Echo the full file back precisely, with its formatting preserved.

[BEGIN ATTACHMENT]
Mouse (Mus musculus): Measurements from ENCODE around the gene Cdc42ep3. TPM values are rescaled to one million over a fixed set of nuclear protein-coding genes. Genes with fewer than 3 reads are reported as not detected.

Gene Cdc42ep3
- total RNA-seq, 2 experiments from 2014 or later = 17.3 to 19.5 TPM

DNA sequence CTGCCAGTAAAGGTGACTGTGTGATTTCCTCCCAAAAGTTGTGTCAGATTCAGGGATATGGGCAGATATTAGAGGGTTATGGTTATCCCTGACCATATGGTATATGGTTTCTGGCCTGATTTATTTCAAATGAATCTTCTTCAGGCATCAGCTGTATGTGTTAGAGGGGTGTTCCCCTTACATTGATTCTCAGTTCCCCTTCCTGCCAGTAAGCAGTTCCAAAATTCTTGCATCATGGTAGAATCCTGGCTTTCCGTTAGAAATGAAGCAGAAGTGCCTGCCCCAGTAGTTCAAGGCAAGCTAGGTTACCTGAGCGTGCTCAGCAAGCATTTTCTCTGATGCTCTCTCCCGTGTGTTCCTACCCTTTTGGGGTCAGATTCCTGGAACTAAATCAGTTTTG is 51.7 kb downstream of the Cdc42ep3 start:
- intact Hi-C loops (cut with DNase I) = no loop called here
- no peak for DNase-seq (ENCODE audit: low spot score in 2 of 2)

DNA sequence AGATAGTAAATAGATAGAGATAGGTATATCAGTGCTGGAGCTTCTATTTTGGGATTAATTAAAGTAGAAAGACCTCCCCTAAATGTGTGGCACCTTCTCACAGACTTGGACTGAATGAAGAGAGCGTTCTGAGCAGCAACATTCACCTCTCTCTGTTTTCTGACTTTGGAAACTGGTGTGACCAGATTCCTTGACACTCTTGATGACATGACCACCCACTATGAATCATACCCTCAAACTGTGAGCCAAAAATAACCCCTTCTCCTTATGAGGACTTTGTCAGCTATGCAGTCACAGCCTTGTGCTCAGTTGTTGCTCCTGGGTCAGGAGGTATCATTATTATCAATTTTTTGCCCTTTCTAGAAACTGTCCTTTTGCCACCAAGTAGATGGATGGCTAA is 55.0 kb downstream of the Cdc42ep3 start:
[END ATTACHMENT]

Mouse (Mus musculus): Measurements from ENCODE around the gene Cdc42ep3. TPM values are rescaled to one million over a fixed set of nuclear protein-coding genes. Genes with fewer than 3 reads are reported as not detected.

Gene Cdc42ep3
- total RNA-seq, 2 experiments from 2014 or later = 17.3 to 19.5 TPM

DNA sequence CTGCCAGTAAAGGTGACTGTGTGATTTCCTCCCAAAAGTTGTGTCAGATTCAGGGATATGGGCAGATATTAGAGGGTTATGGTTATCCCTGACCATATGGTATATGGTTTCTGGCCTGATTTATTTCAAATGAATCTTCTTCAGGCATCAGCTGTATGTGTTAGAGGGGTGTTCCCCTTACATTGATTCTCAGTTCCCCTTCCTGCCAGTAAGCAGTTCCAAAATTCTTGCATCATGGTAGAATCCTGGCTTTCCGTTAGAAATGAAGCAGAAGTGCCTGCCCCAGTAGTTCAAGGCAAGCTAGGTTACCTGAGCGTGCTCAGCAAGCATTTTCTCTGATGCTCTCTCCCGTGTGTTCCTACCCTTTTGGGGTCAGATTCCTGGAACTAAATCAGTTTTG is 51.7 kb downstream of the Cdc42ep3 start:
- intact Hi-C loops (cut with DNase I) = no loop called here
- no peak for DNase-seq (ENCODE audit: low spot score in 2 of 2)

DNA sequence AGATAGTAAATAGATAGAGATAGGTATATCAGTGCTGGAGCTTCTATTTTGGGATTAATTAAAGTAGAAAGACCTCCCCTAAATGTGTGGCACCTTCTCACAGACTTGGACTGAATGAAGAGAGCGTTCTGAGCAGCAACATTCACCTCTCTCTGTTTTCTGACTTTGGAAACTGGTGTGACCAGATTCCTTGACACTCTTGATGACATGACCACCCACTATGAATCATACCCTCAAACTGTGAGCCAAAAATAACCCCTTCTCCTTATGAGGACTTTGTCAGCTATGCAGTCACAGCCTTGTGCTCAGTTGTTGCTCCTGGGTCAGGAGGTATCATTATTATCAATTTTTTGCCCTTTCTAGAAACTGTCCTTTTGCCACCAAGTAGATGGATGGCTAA is 55.0 kb downstream of the Cdc42ep3 start: